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Monday, Feb 25, 2002

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Daewoo gives reprieve to Indian subsidiary

Anand Krishnamoorthy

NEW DELHI, Feb. 24

FINANCIAL help seems to be pouring in for beleaguered carmaker Daewoo Motors India Ltd with its parent Daewoo Corp, too allowing the company to defer payment of interest on some loans it had lent, company sources said.

About half-a-dozen Indian banks and financial institutions had recently put a similar moratorium on seeking payment of interest and principal on loans borrowed by DMIL. These lenders include ICICI Ltd and State Bank of India.

"The parent has also decided to grant us some assistance by not asking for the repayment of some loans. It has also waived certain loan repayment," the source said, requesting anonymity. The officials, however, did not disclose how much loans and interest has been waived off.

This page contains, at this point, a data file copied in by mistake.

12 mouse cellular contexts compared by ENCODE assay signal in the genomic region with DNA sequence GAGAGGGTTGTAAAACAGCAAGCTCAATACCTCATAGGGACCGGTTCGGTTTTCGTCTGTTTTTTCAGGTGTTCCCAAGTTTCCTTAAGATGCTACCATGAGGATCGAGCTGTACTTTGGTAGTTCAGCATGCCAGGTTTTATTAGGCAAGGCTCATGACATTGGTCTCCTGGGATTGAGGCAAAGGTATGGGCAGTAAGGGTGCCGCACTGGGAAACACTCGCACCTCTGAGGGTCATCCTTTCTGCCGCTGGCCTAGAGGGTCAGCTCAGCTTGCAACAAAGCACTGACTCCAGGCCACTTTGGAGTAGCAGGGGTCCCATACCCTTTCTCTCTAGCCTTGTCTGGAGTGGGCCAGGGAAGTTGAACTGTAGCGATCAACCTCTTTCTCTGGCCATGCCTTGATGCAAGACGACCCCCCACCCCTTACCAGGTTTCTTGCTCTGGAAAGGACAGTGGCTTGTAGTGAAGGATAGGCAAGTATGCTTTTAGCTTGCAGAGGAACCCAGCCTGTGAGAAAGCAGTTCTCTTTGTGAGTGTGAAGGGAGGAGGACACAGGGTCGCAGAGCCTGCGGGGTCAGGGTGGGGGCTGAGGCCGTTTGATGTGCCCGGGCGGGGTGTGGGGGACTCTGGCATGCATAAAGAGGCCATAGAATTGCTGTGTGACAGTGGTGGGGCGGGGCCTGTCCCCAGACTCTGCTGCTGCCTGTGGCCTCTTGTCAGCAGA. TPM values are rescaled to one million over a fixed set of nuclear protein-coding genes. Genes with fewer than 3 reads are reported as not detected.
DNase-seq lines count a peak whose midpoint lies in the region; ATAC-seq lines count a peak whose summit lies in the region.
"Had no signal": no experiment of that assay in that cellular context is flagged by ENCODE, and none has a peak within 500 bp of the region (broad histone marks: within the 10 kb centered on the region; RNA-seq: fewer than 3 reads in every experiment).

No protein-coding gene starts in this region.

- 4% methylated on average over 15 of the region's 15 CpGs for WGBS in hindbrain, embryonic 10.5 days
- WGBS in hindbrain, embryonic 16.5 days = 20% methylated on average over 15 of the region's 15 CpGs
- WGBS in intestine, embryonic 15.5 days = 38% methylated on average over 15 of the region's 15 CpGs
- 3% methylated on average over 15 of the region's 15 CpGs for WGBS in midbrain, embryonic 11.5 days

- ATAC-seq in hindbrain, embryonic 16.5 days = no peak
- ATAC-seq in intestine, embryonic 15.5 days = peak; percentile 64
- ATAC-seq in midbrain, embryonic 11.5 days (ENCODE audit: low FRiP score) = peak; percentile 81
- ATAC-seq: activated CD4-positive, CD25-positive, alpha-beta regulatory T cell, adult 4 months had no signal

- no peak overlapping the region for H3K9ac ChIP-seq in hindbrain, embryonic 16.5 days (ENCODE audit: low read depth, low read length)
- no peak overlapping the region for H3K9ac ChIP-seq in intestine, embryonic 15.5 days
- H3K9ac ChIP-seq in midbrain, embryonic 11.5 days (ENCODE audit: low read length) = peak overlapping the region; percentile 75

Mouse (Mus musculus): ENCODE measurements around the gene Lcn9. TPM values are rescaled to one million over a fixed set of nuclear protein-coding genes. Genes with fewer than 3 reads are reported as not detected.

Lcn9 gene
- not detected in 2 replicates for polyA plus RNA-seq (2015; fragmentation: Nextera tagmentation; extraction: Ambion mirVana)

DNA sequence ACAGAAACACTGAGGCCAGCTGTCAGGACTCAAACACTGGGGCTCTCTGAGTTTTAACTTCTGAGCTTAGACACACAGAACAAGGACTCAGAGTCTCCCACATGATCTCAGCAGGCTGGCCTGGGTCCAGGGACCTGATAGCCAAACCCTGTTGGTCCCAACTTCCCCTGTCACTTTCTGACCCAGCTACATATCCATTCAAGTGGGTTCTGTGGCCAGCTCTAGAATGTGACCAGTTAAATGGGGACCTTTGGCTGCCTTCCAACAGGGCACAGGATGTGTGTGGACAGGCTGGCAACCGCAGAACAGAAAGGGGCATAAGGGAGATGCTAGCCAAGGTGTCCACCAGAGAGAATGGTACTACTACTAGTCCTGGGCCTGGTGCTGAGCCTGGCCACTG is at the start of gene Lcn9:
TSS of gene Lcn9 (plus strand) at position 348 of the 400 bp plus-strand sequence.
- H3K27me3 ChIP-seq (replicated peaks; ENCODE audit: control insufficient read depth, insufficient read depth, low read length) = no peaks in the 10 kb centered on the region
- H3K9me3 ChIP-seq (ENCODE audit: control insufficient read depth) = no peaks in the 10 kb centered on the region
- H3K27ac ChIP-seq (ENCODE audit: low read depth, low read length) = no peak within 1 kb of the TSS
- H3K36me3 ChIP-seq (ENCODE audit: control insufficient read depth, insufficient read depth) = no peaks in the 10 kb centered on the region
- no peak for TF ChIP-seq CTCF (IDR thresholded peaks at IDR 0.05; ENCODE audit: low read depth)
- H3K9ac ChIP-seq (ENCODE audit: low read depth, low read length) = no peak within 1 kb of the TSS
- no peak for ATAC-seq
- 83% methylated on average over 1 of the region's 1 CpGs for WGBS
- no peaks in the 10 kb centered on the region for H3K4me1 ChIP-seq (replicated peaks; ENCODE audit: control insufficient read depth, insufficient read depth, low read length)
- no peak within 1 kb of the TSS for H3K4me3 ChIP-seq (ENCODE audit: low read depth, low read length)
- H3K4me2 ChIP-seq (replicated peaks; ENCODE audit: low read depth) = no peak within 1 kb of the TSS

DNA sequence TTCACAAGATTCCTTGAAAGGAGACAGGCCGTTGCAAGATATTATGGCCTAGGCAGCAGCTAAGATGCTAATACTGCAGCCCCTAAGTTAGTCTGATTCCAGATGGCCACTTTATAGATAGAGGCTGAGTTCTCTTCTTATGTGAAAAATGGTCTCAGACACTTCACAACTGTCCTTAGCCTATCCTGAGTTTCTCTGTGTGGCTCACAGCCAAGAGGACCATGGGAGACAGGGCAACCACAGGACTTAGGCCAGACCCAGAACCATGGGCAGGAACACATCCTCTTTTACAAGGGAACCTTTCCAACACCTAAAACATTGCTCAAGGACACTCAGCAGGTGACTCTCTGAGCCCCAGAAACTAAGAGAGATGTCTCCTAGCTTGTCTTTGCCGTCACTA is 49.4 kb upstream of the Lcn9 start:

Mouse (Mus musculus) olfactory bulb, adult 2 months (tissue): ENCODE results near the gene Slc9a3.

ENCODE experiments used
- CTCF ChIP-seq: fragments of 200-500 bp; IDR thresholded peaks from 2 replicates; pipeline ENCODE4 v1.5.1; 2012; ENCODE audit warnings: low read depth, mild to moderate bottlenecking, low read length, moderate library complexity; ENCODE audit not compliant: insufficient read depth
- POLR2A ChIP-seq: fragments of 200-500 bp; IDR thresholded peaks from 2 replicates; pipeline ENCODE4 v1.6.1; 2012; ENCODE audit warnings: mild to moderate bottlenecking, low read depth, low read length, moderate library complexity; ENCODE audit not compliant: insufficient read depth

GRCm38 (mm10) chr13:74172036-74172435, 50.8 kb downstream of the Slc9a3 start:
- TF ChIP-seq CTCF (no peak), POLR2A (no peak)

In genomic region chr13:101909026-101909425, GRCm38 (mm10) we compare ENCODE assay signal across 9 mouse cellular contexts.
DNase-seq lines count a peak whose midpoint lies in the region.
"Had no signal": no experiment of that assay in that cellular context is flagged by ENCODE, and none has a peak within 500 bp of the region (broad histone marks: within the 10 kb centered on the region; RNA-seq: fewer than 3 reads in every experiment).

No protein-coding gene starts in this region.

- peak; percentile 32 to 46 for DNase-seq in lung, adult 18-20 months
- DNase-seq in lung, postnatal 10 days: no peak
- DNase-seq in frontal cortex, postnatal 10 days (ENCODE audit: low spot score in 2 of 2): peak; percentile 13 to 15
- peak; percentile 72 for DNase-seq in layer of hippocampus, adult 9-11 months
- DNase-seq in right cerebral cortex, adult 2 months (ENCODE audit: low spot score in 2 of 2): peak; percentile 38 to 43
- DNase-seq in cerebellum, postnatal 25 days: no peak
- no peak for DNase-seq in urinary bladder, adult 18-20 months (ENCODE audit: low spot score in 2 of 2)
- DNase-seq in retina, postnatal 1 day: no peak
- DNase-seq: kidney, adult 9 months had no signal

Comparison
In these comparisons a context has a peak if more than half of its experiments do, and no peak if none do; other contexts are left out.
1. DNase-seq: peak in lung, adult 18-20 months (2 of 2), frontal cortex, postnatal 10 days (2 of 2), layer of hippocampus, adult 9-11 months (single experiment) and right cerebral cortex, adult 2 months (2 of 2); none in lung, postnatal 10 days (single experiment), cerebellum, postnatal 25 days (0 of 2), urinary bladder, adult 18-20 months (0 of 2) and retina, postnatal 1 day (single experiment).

Indian banks and financial institutions had recently assured that until a final agreement is reached between General Motors Corp and Daewoo Motor Corp, regarding the takeover of the Korean company, they will not press for repayment.

A final agreement between General Motors and Daewoo in this long-standing takeover drama is expected by April, according to sources at General Motors. Sources in Daewoo pointed out that the waiver of loans as well as moratorium on seeking payment is likely to have a further positive impact on the financial of the company.

In fact, losses of DMIL in October-December at Rs 85.74 crore are lower than the Rs 114.81 crore losses suffered in the same quarter a year earlier.

The waiver of some loans and deferment of payment in the case of these loans by Daewoo Corp comes after a prolonged battle between DMIL and the Foreign Investment Promotion Board.

DMIL had sought the permission of the FIPB to convert loans extended by Daewoo Corp into equity in the company. Currently, Daewoo Corp holds 91.6 per cent equity stake in DMIL, which makes the Matiz small car and the Cielo and Nexia sedans.

If the loans were to be converted into equity, the equity stake of the Korean Chaebol would have extended to nearly 93 per cent.

However, this proposal was shot down by the FIPB.

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